When Irina talked about the connection of social media use to the psychology of feeling lonely and depressed, I was reminded of Instagram’s impact and Snapchat’s as well. Snapchat makes it convenient to share photos and videos of what you’re doing by instantly sharing it with your story. Not only can you view these stories, but there is now a feature to allow you to track where your friends are on a map. This is a creepy feature, yet one that people secretly use as we’ve been conditioned to be curious about what others are doing. Unlike Snapchat where what you see is restricted by a private friend group, Instagram made it easy for a user to view tons of photos from hundreds of users in a day – especially featuring those around your age group. This causes us to develop FOMO (fear of missing out). When I saw how others were extremely happy and were having a blast doing exciting activities in their photographs, it lowered my satisfaction with the events I had with my friends.
As we become tied towards social media platforms, we eventually begin to take the words of a stranger closer to heart. My friend is a victim of the offensive users who share hurtful comments on Instagram. It happens whenever she posts a selfie. In the beginning, she would delete it, but eventually, she would ask me if what the mean commentator said was true. This led to insecurities every time before she wanted to post another photo. My friend is only one of the thousands of people who’ve experienced the ongoing negativity from cyber bullies on social media sites besides Instagram. Despite the reports on users for harassment, Nirosa and Chiromiya’s research exposes how the media’s focus is on deaths and not mentally or physically damaging cases like what my friend experienced. Author Michele Hamm in one of their annotated bibliographies suggested parents should educate their children on avoiding cyber bullies. I find the people who suggest this advice to be ridiculous. That is the equivalent of instead of educating people the dangers of impaired driving, we should force people off the road to avoid impaired drivers.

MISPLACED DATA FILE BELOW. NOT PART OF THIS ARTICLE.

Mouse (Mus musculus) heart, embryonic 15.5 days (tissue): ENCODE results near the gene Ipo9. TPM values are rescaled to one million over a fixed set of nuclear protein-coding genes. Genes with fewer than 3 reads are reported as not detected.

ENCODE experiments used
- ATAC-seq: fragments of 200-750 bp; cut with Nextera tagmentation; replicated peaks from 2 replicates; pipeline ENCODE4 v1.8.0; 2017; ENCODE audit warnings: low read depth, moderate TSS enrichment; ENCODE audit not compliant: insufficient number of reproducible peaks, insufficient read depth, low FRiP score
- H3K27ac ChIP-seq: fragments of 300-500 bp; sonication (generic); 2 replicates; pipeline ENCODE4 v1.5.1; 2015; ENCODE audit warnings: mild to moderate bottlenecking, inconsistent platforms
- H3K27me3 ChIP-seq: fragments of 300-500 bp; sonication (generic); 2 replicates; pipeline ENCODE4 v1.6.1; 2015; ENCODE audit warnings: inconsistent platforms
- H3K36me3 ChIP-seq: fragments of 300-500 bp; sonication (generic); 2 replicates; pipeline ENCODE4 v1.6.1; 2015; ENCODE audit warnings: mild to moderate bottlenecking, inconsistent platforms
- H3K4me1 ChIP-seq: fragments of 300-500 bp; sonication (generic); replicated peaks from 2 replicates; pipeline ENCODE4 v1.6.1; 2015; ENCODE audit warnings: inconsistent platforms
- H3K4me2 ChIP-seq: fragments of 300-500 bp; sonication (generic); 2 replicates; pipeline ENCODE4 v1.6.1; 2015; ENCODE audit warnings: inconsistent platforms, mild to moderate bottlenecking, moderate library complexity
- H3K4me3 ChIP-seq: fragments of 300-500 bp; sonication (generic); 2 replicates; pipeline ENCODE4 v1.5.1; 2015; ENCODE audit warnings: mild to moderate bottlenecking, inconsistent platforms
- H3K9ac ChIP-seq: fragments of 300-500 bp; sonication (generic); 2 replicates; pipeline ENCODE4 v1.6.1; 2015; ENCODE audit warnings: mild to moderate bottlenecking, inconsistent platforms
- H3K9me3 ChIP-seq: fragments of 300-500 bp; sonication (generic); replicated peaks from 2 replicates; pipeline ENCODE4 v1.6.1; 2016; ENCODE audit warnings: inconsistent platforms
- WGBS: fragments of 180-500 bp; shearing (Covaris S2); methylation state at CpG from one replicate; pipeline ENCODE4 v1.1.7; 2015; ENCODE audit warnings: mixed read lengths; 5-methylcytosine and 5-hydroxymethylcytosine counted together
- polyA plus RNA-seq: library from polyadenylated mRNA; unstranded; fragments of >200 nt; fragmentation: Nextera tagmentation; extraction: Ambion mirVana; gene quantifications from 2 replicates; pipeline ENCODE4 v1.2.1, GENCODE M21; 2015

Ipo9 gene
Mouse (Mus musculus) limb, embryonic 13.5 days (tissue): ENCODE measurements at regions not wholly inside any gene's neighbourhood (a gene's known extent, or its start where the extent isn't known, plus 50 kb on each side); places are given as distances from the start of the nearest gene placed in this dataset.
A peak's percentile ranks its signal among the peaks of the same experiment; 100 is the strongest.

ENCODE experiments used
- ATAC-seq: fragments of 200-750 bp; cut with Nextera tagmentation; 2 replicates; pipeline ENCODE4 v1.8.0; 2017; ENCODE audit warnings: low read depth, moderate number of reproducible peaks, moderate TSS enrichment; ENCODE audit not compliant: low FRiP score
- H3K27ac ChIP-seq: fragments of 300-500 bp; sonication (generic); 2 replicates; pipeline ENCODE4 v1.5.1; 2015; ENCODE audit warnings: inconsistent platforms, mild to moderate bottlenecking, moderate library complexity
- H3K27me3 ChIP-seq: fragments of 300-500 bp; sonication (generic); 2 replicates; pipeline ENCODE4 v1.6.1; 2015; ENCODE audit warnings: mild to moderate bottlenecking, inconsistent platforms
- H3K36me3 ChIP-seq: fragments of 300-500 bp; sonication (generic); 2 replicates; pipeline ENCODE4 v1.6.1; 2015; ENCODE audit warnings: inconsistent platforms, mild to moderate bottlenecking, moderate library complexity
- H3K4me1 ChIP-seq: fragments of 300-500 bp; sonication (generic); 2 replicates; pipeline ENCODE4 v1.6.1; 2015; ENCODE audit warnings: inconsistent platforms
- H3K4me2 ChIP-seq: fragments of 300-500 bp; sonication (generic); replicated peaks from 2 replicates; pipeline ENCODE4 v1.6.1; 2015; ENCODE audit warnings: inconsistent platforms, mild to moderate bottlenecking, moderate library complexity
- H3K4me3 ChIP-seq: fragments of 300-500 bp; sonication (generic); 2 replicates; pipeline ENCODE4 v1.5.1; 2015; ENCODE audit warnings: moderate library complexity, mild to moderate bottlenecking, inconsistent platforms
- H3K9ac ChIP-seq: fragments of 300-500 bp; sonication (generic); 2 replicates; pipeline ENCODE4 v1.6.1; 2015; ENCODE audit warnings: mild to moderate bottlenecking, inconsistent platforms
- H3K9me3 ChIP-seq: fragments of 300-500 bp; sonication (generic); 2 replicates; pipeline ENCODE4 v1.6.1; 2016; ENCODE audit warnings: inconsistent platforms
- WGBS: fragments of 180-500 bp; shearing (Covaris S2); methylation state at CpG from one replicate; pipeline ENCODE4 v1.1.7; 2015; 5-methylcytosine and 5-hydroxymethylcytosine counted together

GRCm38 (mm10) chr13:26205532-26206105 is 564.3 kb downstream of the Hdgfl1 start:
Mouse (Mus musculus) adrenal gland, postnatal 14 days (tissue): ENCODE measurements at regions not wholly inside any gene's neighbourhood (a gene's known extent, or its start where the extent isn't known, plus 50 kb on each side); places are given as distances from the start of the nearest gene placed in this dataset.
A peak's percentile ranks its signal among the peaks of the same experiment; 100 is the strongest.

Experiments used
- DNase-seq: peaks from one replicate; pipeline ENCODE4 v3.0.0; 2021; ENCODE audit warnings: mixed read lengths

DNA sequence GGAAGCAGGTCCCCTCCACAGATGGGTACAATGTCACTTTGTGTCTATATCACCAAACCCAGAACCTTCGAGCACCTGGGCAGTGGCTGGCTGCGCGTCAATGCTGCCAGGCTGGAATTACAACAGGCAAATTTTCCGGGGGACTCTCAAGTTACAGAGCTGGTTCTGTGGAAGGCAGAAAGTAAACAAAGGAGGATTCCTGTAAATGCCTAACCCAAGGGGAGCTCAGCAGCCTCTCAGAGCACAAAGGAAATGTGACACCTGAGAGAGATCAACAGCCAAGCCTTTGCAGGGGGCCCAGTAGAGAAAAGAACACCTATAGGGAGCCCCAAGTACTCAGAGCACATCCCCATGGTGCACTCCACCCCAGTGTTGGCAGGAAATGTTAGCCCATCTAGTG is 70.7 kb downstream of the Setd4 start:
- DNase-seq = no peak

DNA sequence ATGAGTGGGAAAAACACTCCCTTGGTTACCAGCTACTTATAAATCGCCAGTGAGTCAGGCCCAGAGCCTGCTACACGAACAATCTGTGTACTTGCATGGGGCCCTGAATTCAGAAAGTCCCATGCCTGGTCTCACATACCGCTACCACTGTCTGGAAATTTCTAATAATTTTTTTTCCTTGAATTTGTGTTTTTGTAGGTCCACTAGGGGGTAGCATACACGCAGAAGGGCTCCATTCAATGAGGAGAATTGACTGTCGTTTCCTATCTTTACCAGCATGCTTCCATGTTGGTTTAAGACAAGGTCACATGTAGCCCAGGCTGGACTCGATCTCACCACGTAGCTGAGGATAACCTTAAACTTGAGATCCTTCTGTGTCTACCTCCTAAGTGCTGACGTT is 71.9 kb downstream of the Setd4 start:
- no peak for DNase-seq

The difficulty of shutting down people is due to fake personas as Nirosa and Chiromiya shared. Fake identities allow people, especially teens, to become wild online while staying protected. The development of social media platforms has allowed users to take advantage of the system and abusing it. It is no longer the convenience of sharing one’s opinion but an opportunity for horrible people to post atrocious content such as revenge porn. This has escalated to cases of educators being harassed online. Yet institutions including universities are unable to help victims due to their lack of strong policies against cyberbullying.
The uncontrolled and horribly monitored social media platforms result in my negative perspective and conclusion. I believe the lack of self-control we have contributed to our social media addiction. Furthermore, these social media companies priority of increasing user activity failed to help regulate a healthy practice and stopping online harassers when needed. Though it has become extremely convenient to connect with people and stay updated with the topics we love, it’s also become easy for us to fall into a downward spiral towards health issues. It’s up to users to advocate for a safer online community and user support from the companies.